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Wellcome Trust Research Round-Up: 14.09.15

14 Sep, 2015

Our fortnightly round-up of research news from the Wellcome Trust community…

ADHD from adolescence to adulthood

4 views of the human brain Credit: Heidi Cartwright. Wellcome Images - CC-BY-NC-ND

4 views of the human brain Credit: Heidi Cartwright. Wellcome Images – CC-BY-NC-ND

Wellcome Trust- supported researchers have found differences in brain structure and memory in young adults with attention deficit/hyperactivity disorder (ADHD), which suggests that teenagers may not ‘grow out of’ ADHD.

ADHD is a disorder characterised by short attention span, restlessness and impulsiveness. Doctors usually, diagnose ADHD in childhood or adolescence, but until now, most research into the maturing of adolescents with ADHD has focused on interview-based assessments. This approach leaves questions of brain structure and function unanswered.

In a new study, Published in the journal European Child and Adolescent Psychiatry, researchers compared the brain structure and memory function of a control group with those of a cohort of young adults who had been previously diagnosed with ADHD as teenagers. Results showed that the latter had both reduced brain volume and poorer memory function, regardless of whether or not they met diagnostic checklist criteria for ADHD. Furthermore, in the part of the brain that is key for storing and processing memory, known as the caudate nucleus, there was reduced grey matter in adolescents with ADHD.

Graham Murray from the Department of Psychiatry, University of Cambridge, who led the study, said: “in the controls, when the tests got harder, the caudate nucleus went up a gear in its activity, and this is likely to have helped solve the memory problems. But in the group with adolescent ADHD, this region of the brain is smaller and doesn’t seem to be able to respond to increasing memory demands, with the result that memory performance suffers.”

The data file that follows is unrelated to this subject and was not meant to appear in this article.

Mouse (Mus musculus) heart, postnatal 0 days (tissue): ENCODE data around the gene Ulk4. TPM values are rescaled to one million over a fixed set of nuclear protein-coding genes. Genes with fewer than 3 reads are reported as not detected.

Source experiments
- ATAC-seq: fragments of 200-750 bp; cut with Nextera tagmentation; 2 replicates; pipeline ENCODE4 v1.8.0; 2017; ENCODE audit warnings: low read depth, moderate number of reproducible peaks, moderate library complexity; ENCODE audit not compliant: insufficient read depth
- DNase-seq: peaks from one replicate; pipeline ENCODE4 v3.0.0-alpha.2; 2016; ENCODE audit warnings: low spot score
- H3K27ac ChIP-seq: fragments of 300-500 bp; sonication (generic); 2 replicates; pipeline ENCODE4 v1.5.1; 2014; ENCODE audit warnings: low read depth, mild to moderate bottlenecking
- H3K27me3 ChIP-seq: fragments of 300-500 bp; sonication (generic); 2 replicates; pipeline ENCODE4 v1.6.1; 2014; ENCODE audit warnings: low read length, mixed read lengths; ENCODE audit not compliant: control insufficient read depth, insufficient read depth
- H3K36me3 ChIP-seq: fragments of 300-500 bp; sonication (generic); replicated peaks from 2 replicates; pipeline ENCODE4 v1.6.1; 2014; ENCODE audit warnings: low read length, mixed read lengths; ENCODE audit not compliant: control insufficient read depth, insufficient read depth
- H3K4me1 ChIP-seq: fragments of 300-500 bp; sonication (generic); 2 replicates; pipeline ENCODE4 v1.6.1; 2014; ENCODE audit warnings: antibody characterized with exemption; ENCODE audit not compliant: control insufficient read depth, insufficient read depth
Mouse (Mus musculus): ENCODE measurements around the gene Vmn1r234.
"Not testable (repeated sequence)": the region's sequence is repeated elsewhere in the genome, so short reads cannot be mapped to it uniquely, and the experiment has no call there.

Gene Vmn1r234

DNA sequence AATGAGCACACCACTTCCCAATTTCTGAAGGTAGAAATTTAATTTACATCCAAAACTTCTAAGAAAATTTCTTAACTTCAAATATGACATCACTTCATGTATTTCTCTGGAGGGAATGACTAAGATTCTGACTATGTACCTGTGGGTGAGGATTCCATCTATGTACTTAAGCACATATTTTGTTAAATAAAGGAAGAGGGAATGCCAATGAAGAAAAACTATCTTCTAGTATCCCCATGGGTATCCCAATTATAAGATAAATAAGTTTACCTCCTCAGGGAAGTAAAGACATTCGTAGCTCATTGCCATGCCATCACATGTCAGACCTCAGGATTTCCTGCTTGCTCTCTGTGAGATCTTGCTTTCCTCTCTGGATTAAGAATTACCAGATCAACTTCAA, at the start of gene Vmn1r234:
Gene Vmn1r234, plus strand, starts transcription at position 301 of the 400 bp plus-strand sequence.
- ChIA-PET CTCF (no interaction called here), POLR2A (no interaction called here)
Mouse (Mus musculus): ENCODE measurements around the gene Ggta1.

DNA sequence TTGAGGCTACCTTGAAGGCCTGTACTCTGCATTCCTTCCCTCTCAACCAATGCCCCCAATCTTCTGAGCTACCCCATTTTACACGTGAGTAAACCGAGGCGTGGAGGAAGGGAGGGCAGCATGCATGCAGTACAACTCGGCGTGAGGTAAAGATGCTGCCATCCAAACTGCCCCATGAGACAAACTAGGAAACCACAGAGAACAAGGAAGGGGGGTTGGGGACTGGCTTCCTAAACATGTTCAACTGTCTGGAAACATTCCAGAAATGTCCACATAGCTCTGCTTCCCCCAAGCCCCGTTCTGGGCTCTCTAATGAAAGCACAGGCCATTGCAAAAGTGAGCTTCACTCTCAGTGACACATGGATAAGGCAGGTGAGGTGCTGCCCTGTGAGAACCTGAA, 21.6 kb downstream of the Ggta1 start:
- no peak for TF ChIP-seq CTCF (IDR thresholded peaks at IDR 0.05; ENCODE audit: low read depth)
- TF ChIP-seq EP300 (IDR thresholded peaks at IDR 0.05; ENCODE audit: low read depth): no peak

Can bacteria help protect our environment? 

Bacteria that can oxidise methane, one of the greenhouse gasses, could be used in biotech applications to protect our environment, according to a new Wellcome Trust-funded study.

Published in Nature, the study explains how these bacteria, called methanotrophs, can use large quantities of copper for methane oxidation. The researchers identified a new family of copper storage proteins called Csp, which store metal in a way never seen before.

To oxidise methane, methanotrophs use methane monooxygenase, an enzyme requiring copper or sometimes iron to exploit this otherwise toxic recourse for the carbon and energy they need Understanding how methanotrophs use copper could point the way to other potential applications of these organisms, such as helping reduce the amount of methane being released into the atmosphere.

Lead author Chris Dennison, Professor of Biological Chemistry at Newcastle University explained: “Methane is such a useful and plentiful commodity but we need more cost effective methods to unlock its potential. Using bacteria could be the best option so a better knowledge of how these bacteria operate is required.